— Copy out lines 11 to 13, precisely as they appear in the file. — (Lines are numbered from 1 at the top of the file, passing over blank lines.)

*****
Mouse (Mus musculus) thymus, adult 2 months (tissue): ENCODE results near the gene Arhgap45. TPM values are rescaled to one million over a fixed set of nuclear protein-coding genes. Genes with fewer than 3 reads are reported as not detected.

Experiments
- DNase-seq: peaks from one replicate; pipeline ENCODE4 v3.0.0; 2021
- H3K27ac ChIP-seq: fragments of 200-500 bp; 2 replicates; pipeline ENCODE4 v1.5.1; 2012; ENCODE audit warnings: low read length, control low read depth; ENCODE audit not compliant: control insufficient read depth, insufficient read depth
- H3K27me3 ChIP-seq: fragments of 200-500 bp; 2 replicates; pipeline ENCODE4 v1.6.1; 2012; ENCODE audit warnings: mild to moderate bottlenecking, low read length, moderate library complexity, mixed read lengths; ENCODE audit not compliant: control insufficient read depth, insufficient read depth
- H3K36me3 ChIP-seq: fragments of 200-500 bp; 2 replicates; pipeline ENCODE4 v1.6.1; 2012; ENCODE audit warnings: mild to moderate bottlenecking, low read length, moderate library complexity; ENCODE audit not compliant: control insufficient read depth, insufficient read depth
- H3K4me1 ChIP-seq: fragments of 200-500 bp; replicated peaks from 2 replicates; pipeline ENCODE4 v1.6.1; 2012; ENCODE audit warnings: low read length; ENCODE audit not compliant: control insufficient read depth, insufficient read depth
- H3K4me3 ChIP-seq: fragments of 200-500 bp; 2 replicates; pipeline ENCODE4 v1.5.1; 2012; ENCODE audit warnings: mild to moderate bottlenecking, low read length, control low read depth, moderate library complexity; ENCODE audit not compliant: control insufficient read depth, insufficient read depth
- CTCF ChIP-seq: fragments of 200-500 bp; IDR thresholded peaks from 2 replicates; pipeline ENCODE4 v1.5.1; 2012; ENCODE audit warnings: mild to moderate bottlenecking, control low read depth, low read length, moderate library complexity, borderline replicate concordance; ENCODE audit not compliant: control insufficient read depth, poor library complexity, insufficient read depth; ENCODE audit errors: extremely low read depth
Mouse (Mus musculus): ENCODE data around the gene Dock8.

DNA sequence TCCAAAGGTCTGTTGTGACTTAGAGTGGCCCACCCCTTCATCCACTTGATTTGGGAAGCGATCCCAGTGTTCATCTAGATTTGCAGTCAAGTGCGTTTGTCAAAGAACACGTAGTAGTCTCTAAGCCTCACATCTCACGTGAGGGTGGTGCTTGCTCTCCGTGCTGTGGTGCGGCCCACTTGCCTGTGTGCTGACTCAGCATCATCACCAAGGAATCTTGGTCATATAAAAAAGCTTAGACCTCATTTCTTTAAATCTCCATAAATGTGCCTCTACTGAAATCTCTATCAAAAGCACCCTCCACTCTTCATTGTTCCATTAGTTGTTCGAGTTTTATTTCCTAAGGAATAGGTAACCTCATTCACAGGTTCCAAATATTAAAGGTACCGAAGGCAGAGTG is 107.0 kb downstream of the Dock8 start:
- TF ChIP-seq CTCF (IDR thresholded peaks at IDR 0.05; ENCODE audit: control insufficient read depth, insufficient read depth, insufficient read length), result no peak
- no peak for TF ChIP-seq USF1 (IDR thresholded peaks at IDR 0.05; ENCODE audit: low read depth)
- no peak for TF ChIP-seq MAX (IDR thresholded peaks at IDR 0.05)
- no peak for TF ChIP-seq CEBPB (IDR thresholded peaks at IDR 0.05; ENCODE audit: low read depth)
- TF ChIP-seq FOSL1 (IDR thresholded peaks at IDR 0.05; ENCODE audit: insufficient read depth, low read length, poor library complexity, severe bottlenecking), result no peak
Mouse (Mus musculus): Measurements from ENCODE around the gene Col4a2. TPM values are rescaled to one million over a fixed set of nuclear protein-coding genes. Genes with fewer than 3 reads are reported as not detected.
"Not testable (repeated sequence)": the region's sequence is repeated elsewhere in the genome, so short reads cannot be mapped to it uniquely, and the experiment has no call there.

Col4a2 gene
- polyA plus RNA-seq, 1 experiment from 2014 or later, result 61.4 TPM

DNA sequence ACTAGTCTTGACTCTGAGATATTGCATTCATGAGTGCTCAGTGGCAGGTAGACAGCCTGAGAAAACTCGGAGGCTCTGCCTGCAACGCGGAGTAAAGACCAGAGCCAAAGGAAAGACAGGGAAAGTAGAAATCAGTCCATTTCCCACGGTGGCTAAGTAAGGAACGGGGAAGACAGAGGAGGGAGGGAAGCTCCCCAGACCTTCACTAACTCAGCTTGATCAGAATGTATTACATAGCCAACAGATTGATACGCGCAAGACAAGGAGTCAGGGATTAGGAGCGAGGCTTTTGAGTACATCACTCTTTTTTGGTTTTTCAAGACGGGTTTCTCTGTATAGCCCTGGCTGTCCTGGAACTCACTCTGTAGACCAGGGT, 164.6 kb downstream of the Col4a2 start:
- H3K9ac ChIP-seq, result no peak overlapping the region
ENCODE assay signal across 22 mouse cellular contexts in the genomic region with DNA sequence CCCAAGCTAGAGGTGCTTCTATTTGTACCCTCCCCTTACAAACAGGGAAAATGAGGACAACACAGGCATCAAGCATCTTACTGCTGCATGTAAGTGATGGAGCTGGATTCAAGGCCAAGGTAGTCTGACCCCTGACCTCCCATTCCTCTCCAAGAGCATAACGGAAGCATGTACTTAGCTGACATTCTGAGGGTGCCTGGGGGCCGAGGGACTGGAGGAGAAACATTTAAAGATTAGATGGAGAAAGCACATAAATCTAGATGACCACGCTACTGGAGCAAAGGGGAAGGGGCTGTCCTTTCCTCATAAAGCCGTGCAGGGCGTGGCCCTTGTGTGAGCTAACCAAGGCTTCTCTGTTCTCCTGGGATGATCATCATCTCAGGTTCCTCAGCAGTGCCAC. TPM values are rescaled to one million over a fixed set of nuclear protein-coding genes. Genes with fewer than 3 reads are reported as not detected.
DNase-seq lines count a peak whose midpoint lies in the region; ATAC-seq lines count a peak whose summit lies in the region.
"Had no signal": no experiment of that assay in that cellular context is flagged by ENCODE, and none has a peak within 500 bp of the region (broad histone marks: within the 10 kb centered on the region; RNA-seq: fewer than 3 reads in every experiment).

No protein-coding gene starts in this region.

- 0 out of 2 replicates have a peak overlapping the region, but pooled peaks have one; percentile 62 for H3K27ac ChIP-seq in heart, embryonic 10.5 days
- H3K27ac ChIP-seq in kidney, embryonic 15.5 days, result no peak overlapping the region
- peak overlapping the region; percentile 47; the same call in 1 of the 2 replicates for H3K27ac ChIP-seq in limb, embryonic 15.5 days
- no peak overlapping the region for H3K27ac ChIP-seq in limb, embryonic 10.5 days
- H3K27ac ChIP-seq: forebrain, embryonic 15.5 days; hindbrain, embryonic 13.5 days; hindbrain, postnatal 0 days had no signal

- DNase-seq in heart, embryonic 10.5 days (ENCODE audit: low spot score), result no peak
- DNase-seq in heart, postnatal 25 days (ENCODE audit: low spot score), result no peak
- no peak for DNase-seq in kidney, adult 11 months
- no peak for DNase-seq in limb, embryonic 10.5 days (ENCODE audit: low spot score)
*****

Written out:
DNA sequence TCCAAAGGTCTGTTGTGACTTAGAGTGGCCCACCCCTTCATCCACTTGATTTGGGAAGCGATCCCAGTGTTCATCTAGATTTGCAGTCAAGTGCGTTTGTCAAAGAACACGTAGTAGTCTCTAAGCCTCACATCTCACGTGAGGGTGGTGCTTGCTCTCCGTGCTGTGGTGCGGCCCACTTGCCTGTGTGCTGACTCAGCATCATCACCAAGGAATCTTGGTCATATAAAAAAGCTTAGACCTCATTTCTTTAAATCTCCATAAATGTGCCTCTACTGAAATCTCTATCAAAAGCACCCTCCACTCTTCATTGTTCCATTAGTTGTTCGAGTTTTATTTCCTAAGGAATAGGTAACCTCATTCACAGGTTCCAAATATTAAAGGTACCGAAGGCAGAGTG is 107.0 kb downstream of the Dock8 start:
- TF ChIP-seq CTCF (IDR thresholded peaks at IDR 0.05; ENCODE audit: control insufficient read depth, insufficient read depth, insufficient read length), result no peak
- no peak for TF ChIP-seq USF1 (IDR thresholded peaks at IDR 0.05; ENCODE audit: low read depth)